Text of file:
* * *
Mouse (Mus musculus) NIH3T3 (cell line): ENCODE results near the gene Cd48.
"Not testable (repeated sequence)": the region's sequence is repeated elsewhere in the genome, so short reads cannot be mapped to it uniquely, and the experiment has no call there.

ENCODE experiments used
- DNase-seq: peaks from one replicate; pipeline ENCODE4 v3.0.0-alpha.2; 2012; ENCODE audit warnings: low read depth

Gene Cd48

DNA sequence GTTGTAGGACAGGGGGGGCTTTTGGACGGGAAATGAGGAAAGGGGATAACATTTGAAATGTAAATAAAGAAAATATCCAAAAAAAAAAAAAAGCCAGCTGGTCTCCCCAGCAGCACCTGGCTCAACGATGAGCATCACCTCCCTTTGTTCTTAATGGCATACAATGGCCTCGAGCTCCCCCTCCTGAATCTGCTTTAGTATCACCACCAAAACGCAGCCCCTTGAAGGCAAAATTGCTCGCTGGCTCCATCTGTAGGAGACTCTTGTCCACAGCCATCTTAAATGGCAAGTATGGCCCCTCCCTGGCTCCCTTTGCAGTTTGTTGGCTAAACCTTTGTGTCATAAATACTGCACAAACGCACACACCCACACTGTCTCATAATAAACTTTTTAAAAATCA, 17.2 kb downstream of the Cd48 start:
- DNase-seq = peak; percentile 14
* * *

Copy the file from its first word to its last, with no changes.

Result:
Mouse (Mus musculus) NIH3T3 (cell line): ENCODE results near the gene Cd48.
"Not testable (repeated sequence)": the region's sequence is repeated elsewhere in the genome, so short reads cannot be mapped to it uniquely, and the experiment has no call there.

ENCODE experiments used
- DNase-seq: peaks from one replicate; pipeline ENCODE4 v3.0.0-alpha.2; 2012; ENCODE audit warnings: low read depth

Gene Cd48

DNA sequence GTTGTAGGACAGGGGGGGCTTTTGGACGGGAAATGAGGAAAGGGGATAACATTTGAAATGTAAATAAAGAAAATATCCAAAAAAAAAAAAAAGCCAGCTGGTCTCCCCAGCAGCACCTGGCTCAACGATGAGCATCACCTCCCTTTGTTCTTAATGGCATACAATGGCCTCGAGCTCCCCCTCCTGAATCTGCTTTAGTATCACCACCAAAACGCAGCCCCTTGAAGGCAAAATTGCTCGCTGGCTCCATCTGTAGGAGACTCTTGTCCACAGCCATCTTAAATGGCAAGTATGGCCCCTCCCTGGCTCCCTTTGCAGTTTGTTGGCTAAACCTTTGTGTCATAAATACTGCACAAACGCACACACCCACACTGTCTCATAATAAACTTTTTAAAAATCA, 17.2 kb downstream of the Cd48 start:
- DNase-seq = peak; percentile 14